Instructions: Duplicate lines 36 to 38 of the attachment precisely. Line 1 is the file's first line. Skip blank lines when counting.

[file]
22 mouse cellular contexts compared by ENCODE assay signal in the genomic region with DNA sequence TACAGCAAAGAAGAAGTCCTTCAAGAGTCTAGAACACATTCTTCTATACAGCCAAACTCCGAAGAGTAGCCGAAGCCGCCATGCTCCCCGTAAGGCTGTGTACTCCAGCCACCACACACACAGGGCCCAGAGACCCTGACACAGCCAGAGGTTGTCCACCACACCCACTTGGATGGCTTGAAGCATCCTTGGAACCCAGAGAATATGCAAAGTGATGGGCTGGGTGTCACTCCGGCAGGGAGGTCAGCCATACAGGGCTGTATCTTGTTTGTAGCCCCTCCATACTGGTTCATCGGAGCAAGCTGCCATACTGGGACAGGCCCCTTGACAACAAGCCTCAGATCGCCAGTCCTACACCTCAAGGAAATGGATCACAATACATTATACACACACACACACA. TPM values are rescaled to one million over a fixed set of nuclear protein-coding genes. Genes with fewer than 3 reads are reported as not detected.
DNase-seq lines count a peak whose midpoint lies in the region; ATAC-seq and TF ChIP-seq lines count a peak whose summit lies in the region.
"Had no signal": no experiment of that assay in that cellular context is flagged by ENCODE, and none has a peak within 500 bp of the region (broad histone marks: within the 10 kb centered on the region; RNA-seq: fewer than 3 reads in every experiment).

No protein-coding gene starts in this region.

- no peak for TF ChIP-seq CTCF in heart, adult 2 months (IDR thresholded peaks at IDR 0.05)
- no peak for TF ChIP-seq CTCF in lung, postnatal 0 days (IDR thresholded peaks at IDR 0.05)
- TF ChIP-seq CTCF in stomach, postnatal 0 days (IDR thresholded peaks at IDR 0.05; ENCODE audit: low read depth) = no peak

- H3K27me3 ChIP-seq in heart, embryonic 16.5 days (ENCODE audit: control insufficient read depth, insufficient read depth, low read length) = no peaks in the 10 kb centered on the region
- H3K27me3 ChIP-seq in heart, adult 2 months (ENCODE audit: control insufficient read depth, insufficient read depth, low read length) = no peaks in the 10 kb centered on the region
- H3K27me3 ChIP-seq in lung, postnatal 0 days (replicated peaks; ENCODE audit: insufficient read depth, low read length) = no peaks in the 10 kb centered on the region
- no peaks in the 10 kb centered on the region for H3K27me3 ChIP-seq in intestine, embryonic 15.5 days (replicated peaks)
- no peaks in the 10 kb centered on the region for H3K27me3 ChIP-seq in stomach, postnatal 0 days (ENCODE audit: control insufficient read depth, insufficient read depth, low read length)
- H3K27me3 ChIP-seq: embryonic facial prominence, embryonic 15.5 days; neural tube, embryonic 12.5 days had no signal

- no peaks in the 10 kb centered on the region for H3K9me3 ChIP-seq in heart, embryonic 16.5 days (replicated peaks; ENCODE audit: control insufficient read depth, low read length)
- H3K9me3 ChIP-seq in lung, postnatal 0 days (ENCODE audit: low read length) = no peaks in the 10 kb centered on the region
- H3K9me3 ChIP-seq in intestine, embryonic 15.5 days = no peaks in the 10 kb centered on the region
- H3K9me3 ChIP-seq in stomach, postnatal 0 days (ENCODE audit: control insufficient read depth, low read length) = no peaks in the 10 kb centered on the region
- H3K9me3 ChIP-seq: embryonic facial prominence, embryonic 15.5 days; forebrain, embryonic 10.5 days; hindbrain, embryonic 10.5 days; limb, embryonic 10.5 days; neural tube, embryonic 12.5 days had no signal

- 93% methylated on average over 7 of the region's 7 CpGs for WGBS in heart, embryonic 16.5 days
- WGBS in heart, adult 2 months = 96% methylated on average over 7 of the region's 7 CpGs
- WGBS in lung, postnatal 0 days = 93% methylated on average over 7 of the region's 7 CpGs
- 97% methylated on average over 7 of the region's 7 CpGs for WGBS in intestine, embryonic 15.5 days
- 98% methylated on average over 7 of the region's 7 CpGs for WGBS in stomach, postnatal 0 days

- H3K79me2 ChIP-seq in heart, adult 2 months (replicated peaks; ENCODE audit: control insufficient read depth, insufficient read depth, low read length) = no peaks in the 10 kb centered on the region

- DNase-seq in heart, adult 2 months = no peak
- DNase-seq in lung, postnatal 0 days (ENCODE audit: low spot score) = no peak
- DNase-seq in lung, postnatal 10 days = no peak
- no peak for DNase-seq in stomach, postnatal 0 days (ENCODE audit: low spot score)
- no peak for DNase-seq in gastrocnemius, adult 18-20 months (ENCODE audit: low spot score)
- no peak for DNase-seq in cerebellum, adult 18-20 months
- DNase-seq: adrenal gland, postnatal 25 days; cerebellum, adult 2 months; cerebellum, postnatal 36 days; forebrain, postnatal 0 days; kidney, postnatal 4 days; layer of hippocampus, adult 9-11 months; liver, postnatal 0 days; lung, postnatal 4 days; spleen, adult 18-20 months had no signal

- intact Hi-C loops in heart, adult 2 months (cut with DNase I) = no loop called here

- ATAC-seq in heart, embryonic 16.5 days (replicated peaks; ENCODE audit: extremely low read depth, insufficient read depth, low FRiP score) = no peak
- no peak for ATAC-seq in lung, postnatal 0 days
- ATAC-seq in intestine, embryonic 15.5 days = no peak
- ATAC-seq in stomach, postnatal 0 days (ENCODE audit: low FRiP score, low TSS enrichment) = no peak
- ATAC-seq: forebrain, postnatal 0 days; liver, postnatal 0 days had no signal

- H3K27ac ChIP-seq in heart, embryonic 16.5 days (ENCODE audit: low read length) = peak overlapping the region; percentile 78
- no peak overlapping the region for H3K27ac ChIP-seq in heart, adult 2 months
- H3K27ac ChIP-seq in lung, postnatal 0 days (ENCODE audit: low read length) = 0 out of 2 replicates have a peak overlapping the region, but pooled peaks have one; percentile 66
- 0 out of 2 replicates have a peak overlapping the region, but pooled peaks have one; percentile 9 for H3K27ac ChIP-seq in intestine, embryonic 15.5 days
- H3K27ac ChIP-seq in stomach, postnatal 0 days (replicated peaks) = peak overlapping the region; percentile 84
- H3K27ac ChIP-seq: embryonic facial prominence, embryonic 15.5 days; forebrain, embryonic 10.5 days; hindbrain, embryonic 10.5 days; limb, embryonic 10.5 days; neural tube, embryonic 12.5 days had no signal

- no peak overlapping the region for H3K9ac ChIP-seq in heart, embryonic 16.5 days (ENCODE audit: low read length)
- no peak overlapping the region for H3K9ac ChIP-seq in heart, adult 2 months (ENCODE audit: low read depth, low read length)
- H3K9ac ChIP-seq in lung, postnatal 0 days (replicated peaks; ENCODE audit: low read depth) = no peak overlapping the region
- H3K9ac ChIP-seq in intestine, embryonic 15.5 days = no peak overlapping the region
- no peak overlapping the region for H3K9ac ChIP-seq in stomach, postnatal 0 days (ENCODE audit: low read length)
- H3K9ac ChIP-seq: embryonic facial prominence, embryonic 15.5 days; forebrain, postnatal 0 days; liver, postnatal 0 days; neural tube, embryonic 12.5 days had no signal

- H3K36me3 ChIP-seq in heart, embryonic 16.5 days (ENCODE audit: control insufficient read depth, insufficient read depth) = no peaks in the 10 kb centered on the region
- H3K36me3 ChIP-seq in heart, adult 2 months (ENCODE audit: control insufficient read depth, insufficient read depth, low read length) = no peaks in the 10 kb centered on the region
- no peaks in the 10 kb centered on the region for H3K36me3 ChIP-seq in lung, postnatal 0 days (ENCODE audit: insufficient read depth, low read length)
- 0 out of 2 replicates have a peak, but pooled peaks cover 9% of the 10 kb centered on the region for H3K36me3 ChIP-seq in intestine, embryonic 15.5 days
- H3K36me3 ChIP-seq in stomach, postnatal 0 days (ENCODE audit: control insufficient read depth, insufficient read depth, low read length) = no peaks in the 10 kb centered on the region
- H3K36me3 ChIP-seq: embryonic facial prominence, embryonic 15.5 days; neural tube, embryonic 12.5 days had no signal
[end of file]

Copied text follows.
- ATAC-seq in stomach, postnatal 0 days (ENCODE audit: low FRiP score, low TSS enrichment) = no peak
- ATAC-seq: forebrain, postnatal 0 days; liver, postnatal 0 days had no signal

- H3K27ac ChIP-seq in heart, embryonic 16.5 days (ENCODE audit: low read length) = peak overlapping the region; percentile 78